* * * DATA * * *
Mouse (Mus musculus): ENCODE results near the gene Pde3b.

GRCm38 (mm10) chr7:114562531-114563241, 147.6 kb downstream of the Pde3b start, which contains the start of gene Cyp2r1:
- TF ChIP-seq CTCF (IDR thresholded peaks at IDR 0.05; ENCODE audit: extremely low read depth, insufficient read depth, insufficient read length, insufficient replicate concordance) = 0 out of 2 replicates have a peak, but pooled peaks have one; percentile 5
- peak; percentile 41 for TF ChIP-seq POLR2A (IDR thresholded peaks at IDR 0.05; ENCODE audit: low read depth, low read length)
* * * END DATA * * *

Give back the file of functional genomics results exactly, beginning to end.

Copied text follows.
Mouse (Mus musculus): ENCODE results near the gene Pde3b.

GRCm38 (mm10) chr7:114562531-114563241, 147.6 kb downstream of the Pde3b start, which contains the start of gene Cyp2r1:
- TF ChIP-seq CTCF (IDR thresholded peaks at IDR 0.05; ENCODE audit: extremely low read depth, insufficient read depth, insufficient read length, insufficient replicate concordance) = 0 out of 2 replicates have a peak, but pooled peaks have one; percentile 5
- peak; percentile 41 for TF ChIP-seq POLR2A (IDR thresholded peaks at IDR 0.05; ENCODE audit: low read depth, low read length)